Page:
In West Michigan, the manufacturing sector continues to remain strong. And not just with traditional manufacturing companies associated with the automotive industry. Niche industrial companies like AEC Systems (producer of industrial washers) are doing especially well. Indeed, many local factories cannot find enough trained, qualified workers. As a result, companies are increasingly training their current workers in-house. So, while the unemployment rate is still rather high, isn’t this cause to celebrate?
Actually, manufacturing itself is starting to be seen by some as a liability. That is, its being seen by some as holding down the state’s per capita income growth. Put another way, manufacturing is no longer perceived as a viable long-term growth strategy for the region. Yes, the manufacturing sector is good at employing people. But its not adding wealth at the same rate as knowledge-based industries.
As that trend continues, the state will lose interest in upholding manufacturing as vitally important. With regard to the state’s overall economic health, manufacturing now accounts for less than 12% of the state’s per capita income. And non-management factory jobs account for just over 1 out of 9 jobs in the state.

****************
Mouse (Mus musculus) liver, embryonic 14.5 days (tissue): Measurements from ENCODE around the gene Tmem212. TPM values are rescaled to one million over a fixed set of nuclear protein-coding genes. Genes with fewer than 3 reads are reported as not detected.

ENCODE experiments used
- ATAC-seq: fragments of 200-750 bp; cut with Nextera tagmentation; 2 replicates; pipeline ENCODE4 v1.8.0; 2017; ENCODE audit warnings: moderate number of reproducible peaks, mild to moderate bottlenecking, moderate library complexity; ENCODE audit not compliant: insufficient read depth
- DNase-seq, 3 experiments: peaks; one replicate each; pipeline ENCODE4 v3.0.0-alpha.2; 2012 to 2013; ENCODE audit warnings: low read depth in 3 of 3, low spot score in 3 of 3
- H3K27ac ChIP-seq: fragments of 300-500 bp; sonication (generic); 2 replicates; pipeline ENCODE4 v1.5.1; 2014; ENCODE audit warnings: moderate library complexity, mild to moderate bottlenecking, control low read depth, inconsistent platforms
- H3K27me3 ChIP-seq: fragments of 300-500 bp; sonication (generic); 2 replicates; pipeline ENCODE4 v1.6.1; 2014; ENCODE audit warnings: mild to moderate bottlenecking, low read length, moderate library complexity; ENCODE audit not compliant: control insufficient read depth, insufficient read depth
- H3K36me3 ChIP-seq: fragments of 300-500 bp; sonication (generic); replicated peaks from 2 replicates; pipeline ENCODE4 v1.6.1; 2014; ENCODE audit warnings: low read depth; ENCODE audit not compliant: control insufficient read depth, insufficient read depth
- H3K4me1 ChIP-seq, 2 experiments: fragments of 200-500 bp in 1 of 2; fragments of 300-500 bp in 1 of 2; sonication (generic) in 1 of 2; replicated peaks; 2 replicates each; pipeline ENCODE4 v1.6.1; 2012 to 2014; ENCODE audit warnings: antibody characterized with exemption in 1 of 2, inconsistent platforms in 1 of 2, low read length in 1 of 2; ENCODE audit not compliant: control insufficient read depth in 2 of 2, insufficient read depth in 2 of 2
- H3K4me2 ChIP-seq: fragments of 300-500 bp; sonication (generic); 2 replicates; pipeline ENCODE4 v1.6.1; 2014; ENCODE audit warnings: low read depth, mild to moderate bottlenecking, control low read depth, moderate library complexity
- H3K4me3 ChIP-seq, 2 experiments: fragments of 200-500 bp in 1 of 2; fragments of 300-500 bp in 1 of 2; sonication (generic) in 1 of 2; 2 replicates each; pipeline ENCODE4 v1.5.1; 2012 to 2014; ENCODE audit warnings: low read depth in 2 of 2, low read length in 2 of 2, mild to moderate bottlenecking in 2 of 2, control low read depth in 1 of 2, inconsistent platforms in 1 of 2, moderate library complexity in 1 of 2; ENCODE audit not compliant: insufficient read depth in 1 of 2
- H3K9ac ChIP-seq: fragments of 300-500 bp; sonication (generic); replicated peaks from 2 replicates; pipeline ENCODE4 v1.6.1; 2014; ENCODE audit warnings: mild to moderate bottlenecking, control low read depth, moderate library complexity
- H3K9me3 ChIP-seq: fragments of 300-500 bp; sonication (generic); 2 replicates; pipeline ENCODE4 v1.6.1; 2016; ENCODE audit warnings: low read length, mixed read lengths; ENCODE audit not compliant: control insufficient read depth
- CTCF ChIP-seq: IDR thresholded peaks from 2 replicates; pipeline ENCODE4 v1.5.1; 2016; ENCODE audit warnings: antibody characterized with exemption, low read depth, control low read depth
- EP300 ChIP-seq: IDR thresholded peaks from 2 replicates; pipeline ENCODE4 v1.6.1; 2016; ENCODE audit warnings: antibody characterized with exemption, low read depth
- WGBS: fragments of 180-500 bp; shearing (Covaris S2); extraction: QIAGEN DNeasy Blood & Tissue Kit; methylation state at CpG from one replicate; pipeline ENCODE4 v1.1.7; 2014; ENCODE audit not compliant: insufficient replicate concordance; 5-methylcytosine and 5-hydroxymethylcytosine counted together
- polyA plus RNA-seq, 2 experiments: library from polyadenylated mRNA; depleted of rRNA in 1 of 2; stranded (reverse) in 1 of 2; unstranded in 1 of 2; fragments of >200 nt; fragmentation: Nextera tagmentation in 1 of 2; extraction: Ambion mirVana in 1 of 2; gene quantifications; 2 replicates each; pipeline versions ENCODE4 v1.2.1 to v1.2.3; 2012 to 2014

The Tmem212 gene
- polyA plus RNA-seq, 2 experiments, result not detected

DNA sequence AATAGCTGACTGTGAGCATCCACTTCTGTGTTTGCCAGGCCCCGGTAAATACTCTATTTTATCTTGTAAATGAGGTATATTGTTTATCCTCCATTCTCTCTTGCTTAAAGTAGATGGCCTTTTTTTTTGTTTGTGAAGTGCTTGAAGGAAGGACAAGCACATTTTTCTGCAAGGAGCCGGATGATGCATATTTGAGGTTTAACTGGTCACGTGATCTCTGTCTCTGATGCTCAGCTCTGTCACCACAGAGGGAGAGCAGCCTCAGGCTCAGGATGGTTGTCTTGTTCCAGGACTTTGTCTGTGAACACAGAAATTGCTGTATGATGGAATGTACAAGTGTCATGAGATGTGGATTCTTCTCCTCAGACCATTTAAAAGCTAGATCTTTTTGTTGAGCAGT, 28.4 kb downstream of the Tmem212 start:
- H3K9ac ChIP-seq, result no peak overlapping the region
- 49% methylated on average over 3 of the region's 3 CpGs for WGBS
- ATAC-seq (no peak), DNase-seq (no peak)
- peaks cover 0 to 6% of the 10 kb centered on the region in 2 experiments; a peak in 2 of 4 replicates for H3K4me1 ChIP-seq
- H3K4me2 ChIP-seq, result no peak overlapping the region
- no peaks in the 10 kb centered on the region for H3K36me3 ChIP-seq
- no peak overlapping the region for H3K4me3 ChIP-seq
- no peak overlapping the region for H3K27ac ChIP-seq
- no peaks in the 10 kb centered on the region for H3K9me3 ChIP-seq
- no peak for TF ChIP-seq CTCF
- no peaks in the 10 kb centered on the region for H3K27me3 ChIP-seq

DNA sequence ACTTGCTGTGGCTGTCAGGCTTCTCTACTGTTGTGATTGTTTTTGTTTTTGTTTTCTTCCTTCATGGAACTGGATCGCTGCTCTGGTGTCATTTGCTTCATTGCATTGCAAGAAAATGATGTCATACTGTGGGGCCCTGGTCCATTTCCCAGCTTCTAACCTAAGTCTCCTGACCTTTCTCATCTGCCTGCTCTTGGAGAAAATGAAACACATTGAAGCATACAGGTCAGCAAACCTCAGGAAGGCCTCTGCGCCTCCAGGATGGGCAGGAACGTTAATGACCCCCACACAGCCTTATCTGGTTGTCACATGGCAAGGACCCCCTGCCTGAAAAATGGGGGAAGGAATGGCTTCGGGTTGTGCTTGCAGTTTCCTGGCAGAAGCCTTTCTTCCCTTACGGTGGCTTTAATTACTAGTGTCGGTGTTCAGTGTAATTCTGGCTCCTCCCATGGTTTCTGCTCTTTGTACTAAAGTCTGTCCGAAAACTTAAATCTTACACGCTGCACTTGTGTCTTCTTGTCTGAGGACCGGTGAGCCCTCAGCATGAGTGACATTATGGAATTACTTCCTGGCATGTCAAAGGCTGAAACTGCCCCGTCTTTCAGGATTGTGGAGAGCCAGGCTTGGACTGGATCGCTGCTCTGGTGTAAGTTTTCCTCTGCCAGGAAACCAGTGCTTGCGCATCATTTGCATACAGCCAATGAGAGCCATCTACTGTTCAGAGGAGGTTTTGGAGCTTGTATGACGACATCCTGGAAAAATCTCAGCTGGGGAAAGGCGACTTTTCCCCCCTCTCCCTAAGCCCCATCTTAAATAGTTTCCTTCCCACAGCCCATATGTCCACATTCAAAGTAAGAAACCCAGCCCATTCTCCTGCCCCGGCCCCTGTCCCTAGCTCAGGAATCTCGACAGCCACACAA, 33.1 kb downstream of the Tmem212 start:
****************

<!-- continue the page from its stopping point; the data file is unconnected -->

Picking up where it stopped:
In contrast, knowledge-based industries (think the Van Andel Research Institute) are gradually getting more publicity and attention. Not incidentally, they’re increasingly important to growing the state’s coffers. And they have a tremendous multiplier effect on the economy. For those who aren’t familiar with the term, the multiplier effect “reflects the full impact of a single job as measured by its associated additional economic activity”. Thus, one high tech job is responsible for indirectly creating as many as 4 other jobs.
Accordingly, regional economic planners should be proactive in facilitating the transition to knowledge-based industries. Remaining wedded to the belief that factory jobs are a long-term answer to the state’s economy is short-sighted. Creating wealth needs to be as important as creating jobs for the state’s economy to have both. And that’s especially true in West Michigan.
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